Arguments for staying in Iraq, whether put by George W. Bush, John Howard, or Lesley Cannold (On Line Opinion, February 22, 2006), are no basis for convincing debate.
In “There is a case for staying the course in Iraq” Lesley Cannold accuses politicians who propose any action regarding Iraq as doing so self-referentially, whether for escalation, fewer troops or no troops. It is, she says, all about what is best for US prestige, national or world security, or troop injuries and fatalities. She goes on to tar “many commentators” with having adopted “a similar self-referential line”.
Surely this is ironic when at the same time she compares the need for “us” (including the USA and UK presumably) to remain in Iraq with the situation “you” confront when “the fire brigade arrives at your house and, despite any evidence of fire, sprays water everywhere, seriously damaging the building and furnishings”. In such a situation, she says, “you would expect the brigade to accept responsibility for doing whatever you said was necessary to put things right”.
Whoa! The one house conflagration bears no resemblance at all to the havoc wrought in Iraq, nor to the illegality of the invasion: the serious breach of international law engaged in by Australia, the USA, the UK and others who so willingly followed the “lead” of the US administration.
And how more self-referential can one be than in comparing one house with an entire country’s destruction: hundreds of thousands of citizens dead; hospitals, amenities, utilities damaged and destroyed. Not to mention the gross destruction wrought on cultural icons and artifacts, with robberies galore.
And the lies told about pouring money in to rebuild: necessary only because of the bombing and pillaging carried out by the so called great powers - and the minor ones, like Australia. Reconstruction money has been wasted in Iraq, according to the US auditor looking into project outcomes. He documented overruns and failures, until halted by a clause slipped into a US congressional Bill - without notice to the Congress.
What’s more, this is the line we hear every day from George Bush, John Howard and Tony Blair. They say we must remain in Iraq to sustain democracy for Iraqis. They say remaining in Iraq is essential for rebuilding Iraq’s army and police force so that they may take over. They say that Iraqis want us there. They say that what we are doing is for the Iraqis’ sake.
Arguments are made purportedly supporting Iraqis’ rights. Laura Bush said that Iraqi women had been freed, and gained their rights. Bush, Blair and Howard say they’re supporting democracy for Iraqis. This is how the illegal invasion has been sustained at various times. But the problem is that what the Iraqis want is simply not listened to. Just as what the vast bulk of US citizens, UK citizens and Australian citizens also want is given so little regard.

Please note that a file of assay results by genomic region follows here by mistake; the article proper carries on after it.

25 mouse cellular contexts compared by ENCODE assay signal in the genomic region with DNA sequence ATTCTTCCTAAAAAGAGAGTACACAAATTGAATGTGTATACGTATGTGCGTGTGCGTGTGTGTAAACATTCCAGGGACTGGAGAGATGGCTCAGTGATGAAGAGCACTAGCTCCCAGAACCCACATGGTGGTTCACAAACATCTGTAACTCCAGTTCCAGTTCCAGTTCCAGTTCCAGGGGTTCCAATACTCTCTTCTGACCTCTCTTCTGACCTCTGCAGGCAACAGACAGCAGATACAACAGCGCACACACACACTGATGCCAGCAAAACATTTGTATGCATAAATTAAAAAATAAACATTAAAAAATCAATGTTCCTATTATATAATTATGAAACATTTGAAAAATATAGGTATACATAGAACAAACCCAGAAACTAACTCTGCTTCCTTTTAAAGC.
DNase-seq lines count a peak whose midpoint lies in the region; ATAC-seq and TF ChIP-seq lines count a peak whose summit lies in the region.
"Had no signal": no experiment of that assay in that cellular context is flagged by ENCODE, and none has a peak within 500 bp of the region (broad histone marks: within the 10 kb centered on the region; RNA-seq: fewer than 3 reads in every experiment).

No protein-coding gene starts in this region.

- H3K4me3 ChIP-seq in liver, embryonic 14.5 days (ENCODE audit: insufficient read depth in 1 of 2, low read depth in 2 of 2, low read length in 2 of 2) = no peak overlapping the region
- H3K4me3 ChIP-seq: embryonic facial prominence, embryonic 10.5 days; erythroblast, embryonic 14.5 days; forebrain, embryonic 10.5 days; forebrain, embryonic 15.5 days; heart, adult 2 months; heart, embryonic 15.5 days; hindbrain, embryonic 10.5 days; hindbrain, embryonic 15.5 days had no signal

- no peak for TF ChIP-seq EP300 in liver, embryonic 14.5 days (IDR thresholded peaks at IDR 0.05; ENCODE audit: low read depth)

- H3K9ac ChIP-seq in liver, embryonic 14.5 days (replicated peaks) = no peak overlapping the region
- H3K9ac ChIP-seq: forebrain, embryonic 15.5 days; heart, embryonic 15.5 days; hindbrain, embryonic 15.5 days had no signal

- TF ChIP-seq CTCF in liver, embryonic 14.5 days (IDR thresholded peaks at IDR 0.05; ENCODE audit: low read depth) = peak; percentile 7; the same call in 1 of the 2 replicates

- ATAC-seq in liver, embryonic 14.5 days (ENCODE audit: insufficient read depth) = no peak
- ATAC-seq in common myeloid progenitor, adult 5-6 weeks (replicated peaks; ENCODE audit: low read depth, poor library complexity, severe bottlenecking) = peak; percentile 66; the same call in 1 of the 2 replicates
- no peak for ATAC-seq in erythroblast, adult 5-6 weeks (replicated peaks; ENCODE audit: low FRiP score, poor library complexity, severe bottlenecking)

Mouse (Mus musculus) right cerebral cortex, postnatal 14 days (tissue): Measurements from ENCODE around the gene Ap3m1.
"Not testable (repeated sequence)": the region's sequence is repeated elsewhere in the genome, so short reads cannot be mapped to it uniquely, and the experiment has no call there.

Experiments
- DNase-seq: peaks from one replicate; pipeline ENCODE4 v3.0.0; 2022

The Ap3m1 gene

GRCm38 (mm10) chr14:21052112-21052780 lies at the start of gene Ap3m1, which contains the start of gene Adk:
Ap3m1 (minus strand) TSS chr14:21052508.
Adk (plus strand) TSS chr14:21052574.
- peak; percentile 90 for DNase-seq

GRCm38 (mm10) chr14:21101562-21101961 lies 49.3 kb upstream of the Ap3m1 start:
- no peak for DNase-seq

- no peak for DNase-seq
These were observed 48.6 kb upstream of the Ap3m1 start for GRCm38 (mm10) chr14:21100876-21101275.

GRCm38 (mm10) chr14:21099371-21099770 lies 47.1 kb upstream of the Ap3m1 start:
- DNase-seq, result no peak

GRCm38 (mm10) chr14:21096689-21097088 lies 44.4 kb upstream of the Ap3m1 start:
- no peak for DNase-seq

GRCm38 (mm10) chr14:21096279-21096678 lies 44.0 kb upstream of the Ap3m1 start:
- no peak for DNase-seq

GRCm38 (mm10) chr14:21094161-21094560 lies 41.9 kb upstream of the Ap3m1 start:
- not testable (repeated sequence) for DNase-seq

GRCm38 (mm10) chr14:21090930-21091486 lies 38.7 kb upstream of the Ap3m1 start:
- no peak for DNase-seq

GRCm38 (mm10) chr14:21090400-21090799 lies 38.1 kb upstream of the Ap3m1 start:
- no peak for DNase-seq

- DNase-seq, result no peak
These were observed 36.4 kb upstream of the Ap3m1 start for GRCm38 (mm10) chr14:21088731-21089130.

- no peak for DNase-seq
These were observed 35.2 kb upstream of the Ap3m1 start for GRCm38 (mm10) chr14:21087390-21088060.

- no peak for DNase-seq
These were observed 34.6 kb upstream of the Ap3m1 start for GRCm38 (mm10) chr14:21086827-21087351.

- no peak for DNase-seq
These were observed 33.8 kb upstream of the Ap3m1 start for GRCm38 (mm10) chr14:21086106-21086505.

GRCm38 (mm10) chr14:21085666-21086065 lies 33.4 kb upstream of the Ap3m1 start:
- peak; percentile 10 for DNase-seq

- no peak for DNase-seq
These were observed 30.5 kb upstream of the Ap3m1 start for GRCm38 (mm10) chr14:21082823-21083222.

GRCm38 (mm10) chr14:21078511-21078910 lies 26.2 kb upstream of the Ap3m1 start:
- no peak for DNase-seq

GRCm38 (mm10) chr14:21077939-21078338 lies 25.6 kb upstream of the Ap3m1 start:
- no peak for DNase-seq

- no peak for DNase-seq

The majority of Iraqis do not want us there. They do not want their country to remain occupied by foreign troops, foreign advisors, foreign controllers, and foreign invaders. They do not want their country to be subject to rules made, not by themselves, but by a government imposed and operating in accordance with the dictate of foreign powers.
Certainly, they want the killings to stop, children to be saved, women and men to go about their business without fear of death or of being maimed. They want hospitals to function, electricity to work for 24 hours a day. They want schools and universities to open without students fearing to attend, because they may be bombed on the way there or the way home - or may never come home because the buildings themselves go up in yet another burning orgy.
Humanitarian aid has no dependency upon a continuing illegal occupation of Iraq. Saving the children is not dependent upon soldiers roaming the streets. Ensuring Iraqi schools, businesses, hospitals and tertiary institutions stay open and running - and running safely - has no nexus with troops remaining in Iraq.
Indeed, the opposite is the case. The sooner the US, UK and Australia decamp and depart, the sooner Iraq has a chance of gaining the beginnings of recovery. As has been said time and again: a civil war is raging in Iraq. It is fuelled by foreign occupation, just as it was given the chance of erupting through foreign invasion.
If we truly care about a moral compass, let us separate soldiers and succour, military and moderation, combat and compassion. These are their direct opposites. So long as there are soldiers, there will be no succour for any Iraqi, and Iraqi children - like Iraqi adults - will continue to suffer. So long as the military remains, there can be no moderation: the military bring with them control, and have brought with them cruelty and torture. So long as combat is the key word for Iraq, there will be no compassionate thinking or acting by any of our governments.
When a country is invaded illegally, international law is breached, UN determinations flagrantly ignored, and truth disappears, the only solution is to get out. Nothing done in the name of the occupation of Iraq can be moral. When based in illegality, lies, untruths and hypocrisy, moral foundations crumble like sand. The Iraqi occupation is immoral. That is the bottom line.
She is also Visiting Fellow, Lucy Cavendish College, University of Cambridge.